The current population of the state of Virginia is approximately 8.57 million people. In April 2019, state utilities used natural gas (53.0%), nuclear energy (37.3%), renewable energy (8.0%) and coal (1.7%) to generate electricity. Hydropower, biomass and solar are the primary sources of renewable energy in Virginia.
Virginia’s reliance on inexpensive natural gas offsets the high cost of nuclear energy, which contributes to state’s below average electricity costs. In April 2019, the average cost of electricity in Virginia was U.S. 12.4 ¢ per kWh, which is the 26th most expensive state in the United States. The average price of electricity in the United States is 13.3 ¢ per kWh.
Concerns over climate change have prompted state legislators to develop the 2018 Virginia Energy Plan, which is designed to reduce greenhouse gas emissions and lower energy consumption. The Virginia General Assembly also created the Virginia Offshore Wind Energy Development Authority to facilitate and support the development of the offshore wind industry and wind-powered electric energy facilities located off Virginia’s coast.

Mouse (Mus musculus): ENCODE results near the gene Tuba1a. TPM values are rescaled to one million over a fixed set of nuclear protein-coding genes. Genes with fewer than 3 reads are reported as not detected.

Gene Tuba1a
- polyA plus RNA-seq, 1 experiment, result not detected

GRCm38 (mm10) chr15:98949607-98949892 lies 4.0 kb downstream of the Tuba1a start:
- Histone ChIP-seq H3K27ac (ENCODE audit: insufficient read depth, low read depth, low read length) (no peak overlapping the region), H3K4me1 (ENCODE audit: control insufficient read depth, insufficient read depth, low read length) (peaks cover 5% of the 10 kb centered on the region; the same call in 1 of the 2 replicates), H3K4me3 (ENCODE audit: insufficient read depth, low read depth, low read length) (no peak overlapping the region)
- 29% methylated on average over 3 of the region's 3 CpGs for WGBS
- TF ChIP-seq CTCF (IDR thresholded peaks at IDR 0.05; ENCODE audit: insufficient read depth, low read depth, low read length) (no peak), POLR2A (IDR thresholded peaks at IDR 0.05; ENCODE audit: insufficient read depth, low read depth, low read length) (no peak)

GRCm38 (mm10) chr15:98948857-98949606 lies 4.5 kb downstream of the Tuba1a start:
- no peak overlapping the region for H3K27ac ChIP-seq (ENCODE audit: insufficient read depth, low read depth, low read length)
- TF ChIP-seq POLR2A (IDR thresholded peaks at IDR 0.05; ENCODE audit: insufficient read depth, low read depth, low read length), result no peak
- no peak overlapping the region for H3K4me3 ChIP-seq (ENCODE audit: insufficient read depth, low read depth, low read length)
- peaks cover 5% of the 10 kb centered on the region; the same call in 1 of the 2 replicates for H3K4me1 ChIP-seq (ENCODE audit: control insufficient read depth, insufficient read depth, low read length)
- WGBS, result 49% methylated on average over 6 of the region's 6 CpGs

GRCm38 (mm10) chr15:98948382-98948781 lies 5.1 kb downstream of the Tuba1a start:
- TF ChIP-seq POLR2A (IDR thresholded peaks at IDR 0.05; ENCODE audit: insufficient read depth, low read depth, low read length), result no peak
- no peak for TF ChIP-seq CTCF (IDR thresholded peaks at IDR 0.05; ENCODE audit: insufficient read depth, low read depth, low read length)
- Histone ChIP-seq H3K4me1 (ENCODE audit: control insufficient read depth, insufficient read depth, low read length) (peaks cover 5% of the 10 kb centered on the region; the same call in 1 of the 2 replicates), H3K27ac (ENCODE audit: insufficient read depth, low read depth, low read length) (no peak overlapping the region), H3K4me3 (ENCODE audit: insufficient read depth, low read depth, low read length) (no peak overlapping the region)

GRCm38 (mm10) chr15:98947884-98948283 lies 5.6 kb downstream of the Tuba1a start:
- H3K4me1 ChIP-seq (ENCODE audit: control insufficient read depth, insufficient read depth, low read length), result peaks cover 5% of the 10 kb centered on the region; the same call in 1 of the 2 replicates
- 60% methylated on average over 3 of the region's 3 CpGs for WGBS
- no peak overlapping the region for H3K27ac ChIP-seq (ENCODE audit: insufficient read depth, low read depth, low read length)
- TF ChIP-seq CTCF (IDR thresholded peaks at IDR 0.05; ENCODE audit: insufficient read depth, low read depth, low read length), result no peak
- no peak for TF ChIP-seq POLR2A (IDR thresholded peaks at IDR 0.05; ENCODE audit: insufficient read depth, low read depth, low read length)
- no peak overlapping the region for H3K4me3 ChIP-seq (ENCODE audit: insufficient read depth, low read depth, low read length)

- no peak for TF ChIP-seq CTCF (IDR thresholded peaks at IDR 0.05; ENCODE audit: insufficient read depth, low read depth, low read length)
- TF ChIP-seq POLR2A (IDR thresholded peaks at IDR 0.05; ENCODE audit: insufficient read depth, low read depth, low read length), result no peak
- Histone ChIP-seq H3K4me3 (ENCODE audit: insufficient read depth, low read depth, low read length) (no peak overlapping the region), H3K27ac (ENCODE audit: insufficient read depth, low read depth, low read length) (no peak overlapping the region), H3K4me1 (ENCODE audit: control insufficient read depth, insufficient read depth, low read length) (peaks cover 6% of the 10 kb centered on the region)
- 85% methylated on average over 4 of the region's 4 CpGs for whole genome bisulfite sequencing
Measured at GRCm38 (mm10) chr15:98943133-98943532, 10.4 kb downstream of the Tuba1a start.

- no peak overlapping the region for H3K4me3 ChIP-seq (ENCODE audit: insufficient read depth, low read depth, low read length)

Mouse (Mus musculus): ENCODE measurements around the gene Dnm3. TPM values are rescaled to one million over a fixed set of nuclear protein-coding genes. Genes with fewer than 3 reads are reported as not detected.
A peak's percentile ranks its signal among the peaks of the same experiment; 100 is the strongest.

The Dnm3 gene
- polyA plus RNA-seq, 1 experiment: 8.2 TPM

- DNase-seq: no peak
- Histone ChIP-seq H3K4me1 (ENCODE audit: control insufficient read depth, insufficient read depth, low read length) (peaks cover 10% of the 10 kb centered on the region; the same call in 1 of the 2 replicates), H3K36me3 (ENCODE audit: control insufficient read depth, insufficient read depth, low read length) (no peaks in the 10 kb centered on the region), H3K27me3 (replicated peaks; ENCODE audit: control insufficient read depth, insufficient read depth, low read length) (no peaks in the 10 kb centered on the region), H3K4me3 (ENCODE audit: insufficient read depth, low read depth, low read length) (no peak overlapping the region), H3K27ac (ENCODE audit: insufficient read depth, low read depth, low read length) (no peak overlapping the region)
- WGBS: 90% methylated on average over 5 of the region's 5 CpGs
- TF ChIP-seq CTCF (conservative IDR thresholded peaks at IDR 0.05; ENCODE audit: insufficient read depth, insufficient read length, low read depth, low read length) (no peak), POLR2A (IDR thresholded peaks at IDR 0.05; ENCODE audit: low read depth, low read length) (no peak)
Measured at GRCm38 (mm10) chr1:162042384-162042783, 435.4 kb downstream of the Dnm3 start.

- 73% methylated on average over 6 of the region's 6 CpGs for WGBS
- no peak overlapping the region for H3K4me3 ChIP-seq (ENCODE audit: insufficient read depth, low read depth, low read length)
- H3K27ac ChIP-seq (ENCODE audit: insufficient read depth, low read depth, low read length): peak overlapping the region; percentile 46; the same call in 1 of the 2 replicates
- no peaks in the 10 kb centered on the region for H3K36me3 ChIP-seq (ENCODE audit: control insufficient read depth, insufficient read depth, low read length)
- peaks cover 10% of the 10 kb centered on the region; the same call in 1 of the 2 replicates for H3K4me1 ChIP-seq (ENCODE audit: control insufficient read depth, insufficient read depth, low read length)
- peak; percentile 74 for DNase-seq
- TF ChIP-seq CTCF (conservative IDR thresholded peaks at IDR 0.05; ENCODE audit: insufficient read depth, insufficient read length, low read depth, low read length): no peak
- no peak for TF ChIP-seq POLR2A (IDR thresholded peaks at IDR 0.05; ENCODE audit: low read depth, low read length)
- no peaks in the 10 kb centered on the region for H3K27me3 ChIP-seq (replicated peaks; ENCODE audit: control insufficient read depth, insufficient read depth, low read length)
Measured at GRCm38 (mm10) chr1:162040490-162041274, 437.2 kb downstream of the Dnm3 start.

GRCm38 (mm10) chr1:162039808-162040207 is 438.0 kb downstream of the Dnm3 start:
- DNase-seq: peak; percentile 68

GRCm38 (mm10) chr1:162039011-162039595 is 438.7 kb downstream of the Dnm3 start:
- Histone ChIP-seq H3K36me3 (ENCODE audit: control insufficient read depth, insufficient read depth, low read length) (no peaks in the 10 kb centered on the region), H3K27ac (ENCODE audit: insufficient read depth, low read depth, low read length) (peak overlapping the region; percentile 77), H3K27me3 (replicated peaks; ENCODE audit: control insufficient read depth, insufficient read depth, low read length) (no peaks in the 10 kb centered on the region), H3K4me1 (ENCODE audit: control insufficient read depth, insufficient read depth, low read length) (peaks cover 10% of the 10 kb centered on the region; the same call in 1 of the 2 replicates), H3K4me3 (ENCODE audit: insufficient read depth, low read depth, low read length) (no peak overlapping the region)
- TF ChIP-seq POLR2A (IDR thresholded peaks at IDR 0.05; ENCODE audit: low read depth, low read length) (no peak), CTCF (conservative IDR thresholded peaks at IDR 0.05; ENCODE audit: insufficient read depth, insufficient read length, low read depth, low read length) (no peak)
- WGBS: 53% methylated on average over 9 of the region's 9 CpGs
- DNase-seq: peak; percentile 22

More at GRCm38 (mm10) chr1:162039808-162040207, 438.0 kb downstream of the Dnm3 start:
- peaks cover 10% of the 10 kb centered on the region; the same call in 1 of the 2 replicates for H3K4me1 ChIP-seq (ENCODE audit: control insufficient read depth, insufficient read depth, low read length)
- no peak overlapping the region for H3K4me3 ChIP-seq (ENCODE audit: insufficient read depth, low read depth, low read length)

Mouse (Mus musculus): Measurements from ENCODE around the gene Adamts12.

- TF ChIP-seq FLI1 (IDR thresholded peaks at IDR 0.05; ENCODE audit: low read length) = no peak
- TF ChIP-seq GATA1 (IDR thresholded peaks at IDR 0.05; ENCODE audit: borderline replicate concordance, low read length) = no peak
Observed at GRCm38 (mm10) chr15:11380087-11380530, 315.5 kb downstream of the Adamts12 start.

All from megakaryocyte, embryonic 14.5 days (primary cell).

Dominion Energy has commenced construction on the Coastal Virginia Offshore Wind (CVOW) project. The 12 MW capacity offshore wind project is being jointly developed by Dominion Energy and Ørsted. The CVOW is located approximately 27 miles off the coastal city of Virginia Beach and is scheduled to commence operation in 2020.
Dominion Energy forecasts it will be investing $1.1 billion through 2023 in offshore wind energy projects along the east coast of the United States. The company anticipate that over 2,000 MW of offshore wind projects will be built off the coast of Virginia by 2025.
Dominion Energy, headquartered in Richmond, Virginia supplies electricity to customers in Virginia, North Carolina and South Carolina. Dominion also has power generation facilities in Indiana, Illinois, Connecticut and Rhode Island. Ørsted, headquartered in Fredericia, Denmark develops, constructs and operates offshore and onshore wind farms, bioenergy plants and innovative waste-to-energy systems.
States along the eastern seaboard are in a race to develop offshore wind energy. Why? Economics pure and simple. Numerous, major offshore wind projects are being planned from Maine to Virginia. States are looking for their ports to become the major operational hubs to support the new offshore wind farms. The offshore wind farms will also replace outdated, expensive coal-fueled power plants.
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